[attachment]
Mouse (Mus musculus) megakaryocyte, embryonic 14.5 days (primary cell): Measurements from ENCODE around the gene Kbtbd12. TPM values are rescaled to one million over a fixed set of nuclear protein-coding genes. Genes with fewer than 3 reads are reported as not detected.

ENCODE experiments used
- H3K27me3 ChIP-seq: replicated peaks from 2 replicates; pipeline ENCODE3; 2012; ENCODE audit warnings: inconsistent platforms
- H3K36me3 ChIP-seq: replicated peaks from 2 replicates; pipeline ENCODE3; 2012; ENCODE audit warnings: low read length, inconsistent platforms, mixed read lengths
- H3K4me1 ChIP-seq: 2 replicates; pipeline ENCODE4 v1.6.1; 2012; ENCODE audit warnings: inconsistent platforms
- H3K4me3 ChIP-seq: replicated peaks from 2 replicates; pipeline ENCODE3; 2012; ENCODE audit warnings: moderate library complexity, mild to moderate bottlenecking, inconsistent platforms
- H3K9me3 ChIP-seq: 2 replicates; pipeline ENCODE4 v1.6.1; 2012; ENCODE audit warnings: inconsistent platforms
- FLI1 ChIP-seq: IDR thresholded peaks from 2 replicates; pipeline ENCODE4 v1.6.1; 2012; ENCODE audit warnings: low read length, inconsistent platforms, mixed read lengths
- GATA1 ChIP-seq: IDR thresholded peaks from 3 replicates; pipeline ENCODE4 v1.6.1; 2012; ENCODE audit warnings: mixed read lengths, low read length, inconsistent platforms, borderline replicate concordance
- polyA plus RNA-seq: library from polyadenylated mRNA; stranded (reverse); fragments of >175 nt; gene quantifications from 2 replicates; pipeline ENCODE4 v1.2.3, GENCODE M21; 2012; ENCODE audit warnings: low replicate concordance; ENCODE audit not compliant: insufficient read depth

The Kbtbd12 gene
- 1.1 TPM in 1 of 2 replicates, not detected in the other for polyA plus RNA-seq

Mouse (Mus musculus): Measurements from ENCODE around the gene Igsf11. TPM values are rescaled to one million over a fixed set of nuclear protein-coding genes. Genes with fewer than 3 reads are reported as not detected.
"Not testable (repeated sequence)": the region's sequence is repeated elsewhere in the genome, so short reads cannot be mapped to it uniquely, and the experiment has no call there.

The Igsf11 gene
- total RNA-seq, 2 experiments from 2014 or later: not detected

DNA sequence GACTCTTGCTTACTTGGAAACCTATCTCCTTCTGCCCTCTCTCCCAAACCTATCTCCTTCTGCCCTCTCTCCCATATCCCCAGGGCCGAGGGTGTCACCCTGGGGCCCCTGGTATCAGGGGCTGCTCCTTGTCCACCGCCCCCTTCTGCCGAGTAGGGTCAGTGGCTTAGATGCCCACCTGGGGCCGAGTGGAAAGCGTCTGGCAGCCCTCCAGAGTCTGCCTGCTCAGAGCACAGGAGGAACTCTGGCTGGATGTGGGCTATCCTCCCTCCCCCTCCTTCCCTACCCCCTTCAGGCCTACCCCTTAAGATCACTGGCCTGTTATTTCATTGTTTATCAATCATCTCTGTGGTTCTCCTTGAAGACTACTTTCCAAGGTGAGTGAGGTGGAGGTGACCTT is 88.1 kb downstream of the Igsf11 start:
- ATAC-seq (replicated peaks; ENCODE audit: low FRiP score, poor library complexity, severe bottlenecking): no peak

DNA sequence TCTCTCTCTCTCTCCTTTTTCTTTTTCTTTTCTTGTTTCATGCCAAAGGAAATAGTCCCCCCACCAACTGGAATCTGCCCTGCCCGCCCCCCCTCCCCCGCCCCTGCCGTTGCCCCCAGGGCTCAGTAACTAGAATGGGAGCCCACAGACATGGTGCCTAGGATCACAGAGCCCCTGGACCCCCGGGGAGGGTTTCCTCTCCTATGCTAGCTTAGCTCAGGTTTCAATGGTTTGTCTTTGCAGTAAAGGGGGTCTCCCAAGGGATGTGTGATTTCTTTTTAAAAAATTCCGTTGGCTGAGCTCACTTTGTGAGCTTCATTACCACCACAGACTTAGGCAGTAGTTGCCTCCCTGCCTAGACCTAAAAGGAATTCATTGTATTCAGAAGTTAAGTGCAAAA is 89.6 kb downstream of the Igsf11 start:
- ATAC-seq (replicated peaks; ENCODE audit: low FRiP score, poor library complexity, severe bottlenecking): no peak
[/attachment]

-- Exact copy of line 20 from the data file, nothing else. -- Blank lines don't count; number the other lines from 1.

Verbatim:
- ATAC-seq (replicated peaks; ENCODE audit: low FRiP score, poor library complexity, severe bottlenecking): no peak